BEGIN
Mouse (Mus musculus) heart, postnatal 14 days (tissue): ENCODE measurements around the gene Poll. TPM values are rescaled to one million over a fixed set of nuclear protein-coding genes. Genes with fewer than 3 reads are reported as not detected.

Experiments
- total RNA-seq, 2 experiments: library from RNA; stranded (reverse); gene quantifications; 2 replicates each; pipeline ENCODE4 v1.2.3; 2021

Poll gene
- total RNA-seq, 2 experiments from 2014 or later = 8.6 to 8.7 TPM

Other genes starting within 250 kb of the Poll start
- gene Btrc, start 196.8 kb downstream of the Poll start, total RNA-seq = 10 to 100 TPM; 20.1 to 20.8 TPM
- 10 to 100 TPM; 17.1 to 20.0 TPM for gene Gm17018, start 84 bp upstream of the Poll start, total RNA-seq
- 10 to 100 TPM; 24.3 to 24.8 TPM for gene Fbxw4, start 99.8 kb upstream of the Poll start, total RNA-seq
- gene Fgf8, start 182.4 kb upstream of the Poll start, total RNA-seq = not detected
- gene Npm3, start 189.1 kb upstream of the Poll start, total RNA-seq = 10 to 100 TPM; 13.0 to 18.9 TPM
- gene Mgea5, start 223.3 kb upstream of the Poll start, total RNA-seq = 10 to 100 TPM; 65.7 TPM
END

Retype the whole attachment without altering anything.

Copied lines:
Mouse (Mus musculus) heart, postnatal 14 days (tissue): ENCODE measurements around the gene Poll. TPM values are rescaled to one million over a fixed set of nuclear protein-coding genes. Genes with fewer than 3 reads are reported as not detected.

Experiments
- total RNA-seq, 2 experiments: library from RNA; stranded (reverse); gene quantifications; 2 replicates each; pipeline ENCODE4 v1.2.3; 2021

Poll gene
- total RNA-seq, 2 experiments from 2014 or later = 8.6 to 8.7 TPM

Other genes starting within 250 kb of the Poll start
- gene Btrc, start 196.8 kb downstream of the Poll start, total RNA-seq = 10 to 100 TPM; 20.1 to 20.8 TPM
- 10 to 100 TPM; 17.1 to 20.0 TPM for gene Gm17018, start 84 bp upstream of the Poll start, total RNA-seq
- 10 to 100 TPM; 24.3 to 24.8 TPM for gene Fbxw4, start 99.8 kb upstream of the Poll start, total RNA-seq
- gene Fgf8, start 182.4 kb upstream of the Poll start, total RNA-seq = not detected
- gene Npm3, start 189.1 kb upstream of the Poll start, total RNA-seq = 10 to 100 TPM; 13.0 to 18.9 TPM
- gene Mgea5, start 223.3 kb upstream of the Poll start, total RNA-seq = 10 to 100 TPM; 65.7 TPM